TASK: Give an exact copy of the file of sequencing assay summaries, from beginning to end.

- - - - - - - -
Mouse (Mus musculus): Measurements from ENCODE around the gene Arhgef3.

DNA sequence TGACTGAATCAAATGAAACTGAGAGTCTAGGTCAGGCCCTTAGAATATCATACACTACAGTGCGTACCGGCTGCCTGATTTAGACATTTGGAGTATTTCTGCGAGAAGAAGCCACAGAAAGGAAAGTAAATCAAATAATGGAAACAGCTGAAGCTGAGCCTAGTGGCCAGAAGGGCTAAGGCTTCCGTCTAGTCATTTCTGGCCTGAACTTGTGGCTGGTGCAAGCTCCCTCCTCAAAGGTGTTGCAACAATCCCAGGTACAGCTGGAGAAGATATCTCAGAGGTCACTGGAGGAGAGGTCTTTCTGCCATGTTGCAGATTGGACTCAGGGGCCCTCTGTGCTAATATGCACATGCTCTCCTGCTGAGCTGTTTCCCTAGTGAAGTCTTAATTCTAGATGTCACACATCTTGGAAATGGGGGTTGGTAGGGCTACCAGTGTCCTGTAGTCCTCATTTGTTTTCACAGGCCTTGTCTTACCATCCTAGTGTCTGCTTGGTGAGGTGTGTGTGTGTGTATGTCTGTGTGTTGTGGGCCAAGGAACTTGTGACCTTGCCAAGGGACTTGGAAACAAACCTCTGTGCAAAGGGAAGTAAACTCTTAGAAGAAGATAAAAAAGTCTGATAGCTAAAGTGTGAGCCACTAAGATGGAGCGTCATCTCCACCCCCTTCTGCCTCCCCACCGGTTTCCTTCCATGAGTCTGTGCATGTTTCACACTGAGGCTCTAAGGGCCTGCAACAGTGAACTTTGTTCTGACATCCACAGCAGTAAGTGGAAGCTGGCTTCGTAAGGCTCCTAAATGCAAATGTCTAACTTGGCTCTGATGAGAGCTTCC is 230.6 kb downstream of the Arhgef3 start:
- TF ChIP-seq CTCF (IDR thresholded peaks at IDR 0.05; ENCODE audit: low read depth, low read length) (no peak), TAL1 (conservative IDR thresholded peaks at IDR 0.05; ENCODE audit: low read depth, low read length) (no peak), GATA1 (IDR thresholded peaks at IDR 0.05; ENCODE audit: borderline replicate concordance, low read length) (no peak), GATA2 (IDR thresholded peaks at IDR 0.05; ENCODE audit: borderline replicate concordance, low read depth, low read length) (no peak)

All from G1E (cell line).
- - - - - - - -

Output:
Mouse (Mus musculus): Measurements from ENCODE around the gene Arhgef3.

DNA sequence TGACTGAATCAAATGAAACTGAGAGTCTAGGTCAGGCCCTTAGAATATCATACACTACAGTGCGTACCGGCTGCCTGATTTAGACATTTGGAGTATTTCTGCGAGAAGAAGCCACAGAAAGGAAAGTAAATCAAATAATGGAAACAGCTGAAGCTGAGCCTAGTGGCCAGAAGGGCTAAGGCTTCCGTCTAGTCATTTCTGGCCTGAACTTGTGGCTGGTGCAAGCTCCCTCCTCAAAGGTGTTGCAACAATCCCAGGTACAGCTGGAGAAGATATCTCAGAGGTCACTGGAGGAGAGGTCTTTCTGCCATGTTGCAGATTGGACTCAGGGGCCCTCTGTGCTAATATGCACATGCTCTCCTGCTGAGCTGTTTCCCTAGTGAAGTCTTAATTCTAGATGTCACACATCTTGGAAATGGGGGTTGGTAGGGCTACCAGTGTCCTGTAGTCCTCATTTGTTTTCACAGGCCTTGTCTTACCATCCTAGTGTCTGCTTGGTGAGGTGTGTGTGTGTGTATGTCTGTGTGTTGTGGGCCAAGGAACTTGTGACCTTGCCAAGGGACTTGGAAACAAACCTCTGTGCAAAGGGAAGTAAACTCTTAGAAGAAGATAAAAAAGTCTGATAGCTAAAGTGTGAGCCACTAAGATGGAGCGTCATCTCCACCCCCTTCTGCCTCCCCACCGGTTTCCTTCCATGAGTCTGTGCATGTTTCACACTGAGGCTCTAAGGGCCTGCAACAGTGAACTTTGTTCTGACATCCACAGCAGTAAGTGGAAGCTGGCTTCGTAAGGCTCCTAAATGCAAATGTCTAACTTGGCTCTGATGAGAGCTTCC is 230.6 kb downstream of the Arhgef3 start:
- TF ChIP-seq CTCF (IDR thresholded peaks at IDR 0.05; ENCODE audit: low read depth, low read length) (no peak), TAL1 (conservative IDR thresholded peaks at IDR 0.05; ENCODE audit: low read depth, low read length) (no peak), GATA1 (IDR thresholded peaks at IDR 0.05; ENCODE audit: borderline replicate concordance, low read length) (no peak), GATA2 (IDR thresholded peaks at IDR 0.05; ENCODE audit: borderline replicate concordance, low read depth, low read length) (no peak)

All from G1E (cell line).